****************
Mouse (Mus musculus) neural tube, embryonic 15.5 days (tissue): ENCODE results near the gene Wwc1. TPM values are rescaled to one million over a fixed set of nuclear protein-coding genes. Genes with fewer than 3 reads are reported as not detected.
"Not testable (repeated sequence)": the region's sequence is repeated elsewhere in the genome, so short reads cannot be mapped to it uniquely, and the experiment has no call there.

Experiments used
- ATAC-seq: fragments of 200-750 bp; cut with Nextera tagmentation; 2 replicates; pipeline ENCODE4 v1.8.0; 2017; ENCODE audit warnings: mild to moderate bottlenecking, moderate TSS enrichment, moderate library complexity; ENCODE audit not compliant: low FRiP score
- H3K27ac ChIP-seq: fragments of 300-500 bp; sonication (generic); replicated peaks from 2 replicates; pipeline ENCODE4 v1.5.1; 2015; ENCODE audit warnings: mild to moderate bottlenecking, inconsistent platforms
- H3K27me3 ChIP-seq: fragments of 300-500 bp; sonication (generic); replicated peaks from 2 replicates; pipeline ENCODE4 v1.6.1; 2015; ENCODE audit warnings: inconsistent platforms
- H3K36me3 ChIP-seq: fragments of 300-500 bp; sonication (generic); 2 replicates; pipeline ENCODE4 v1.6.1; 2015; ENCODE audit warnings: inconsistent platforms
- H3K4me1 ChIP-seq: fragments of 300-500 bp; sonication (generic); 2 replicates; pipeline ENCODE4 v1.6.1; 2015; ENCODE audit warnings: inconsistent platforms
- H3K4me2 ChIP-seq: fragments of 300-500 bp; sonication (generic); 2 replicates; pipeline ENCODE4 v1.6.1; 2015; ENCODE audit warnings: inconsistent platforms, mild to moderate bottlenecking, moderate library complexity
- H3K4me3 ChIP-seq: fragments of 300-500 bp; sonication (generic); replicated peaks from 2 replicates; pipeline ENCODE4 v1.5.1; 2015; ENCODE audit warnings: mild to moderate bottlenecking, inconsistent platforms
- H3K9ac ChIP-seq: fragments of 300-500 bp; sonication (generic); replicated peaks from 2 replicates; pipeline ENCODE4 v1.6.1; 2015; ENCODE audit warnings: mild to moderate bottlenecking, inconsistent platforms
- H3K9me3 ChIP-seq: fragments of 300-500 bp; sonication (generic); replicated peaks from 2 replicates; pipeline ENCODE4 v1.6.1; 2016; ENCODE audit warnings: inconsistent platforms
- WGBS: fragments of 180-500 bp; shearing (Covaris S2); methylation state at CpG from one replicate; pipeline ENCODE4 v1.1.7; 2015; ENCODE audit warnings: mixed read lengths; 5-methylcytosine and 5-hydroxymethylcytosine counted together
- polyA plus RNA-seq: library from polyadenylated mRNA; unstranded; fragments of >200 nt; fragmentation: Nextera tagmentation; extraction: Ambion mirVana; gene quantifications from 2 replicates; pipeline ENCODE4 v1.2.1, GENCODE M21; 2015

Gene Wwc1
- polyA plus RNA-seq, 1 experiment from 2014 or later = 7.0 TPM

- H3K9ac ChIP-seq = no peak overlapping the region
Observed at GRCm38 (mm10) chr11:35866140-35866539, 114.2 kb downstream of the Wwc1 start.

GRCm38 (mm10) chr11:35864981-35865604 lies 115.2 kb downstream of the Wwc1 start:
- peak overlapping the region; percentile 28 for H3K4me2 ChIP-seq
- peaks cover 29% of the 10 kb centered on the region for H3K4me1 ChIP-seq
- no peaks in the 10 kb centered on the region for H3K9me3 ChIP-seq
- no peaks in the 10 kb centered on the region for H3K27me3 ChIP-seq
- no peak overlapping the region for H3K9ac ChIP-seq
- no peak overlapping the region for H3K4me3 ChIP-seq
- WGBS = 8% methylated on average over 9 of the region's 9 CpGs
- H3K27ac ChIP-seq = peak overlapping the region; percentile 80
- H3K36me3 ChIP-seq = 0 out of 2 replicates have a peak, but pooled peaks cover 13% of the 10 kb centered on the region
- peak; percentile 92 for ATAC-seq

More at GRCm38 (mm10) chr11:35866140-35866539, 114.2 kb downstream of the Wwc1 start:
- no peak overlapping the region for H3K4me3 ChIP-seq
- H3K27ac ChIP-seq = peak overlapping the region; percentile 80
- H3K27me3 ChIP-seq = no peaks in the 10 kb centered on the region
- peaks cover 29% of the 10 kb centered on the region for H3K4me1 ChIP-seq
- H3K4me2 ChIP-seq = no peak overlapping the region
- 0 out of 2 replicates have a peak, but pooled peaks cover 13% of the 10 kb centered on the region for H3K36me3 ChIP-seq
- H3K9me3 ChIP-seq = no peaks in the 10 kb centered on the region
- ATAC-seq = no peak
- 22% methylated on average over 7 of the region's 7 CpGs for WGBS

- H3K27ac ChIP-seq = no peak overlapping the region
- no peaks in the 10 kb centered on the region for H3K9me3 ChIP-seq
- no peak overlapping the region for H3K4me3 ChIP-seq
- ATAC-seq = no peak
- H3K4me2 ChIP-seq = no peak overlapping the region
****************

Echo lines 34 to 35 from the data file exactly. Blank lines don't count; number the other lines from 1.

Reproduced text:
- peaks cover 29% of the 10 kb centered on the region for H3K4me1 ChIP-seq
- H3K4me2 ChIP-seq = no peak overlapping the region